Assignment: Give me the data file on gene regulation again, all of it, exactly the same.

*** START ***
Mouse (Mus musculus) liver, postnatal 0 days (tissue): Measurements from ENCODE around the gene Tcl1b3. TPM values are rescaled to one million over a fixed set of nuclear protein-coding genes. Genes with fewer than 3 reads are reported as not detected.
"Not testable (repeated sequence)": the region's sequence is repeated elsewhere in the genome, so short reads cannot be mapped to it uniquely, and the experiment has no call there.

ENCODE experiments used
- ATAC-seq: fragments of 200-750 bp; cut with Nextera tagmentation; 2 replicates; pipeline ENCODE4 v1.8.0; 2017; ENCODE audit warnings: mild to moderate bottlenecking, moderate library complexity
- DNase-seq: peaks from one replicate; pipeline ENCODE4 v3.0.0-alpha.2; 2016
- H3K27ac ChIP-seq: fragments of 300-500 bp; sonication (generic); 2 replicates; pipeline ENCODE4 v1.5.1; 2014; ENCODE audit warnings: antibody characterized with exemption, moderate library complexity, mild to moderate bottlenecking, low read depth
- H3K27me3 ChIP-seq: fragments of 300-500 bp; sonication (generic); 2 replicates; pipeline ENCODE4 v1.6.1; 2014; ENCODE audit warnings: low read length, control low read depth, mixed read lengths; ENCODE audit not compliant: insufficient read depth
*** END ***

Mouse (Mus musculus) liver, postnatal 0 days (tissue): Measurements from ENCODE around the gene Tcl1b3. TPM values are rescaled to one million over a fixed set of nuclear protein-coding genes. Genes with fewer than 3 reads are reported as not detected.
"Not testable (repeated sequence)": the region's sequence is repeated elsewhere in the genome, so short reads cannot be mapped to it uniquely, and the experiment has no call there.

ENCODE experiments used
- ATAC-seq: fragments of 200-750 bp; cut with Nextera tagmentation; 2 replicates; pipeline ENCODE4 v1.8.0; 2017; ENCODE audit warnings: mild to moderate bottlenecking, moderate library complexity
- DNase-seq: peaks from one replicate; pipeline ENCODE4 v3.0.0-alpha.2; 2016
- H3K27ac ChIP-seq: fragments of 300-500 bp; sonication (generic); 2 replicates; pipeline ENCODE4 v1.5.1; 2014; ENCODE audit warnings: antibody characterized with exemption, moderate library complexity, mild to moderate bottlenecking, low read depth
- H3K27me3 ChIP-seq: fragments of 300-500 bp; sonication (generic); 2 replicates; pipeline ENCODE4 v1.6.1; 2014; ENCODE audit warnings: low read length, control low read depth, mixed read lengths; ENCODE audit not compliant: insufficient read depth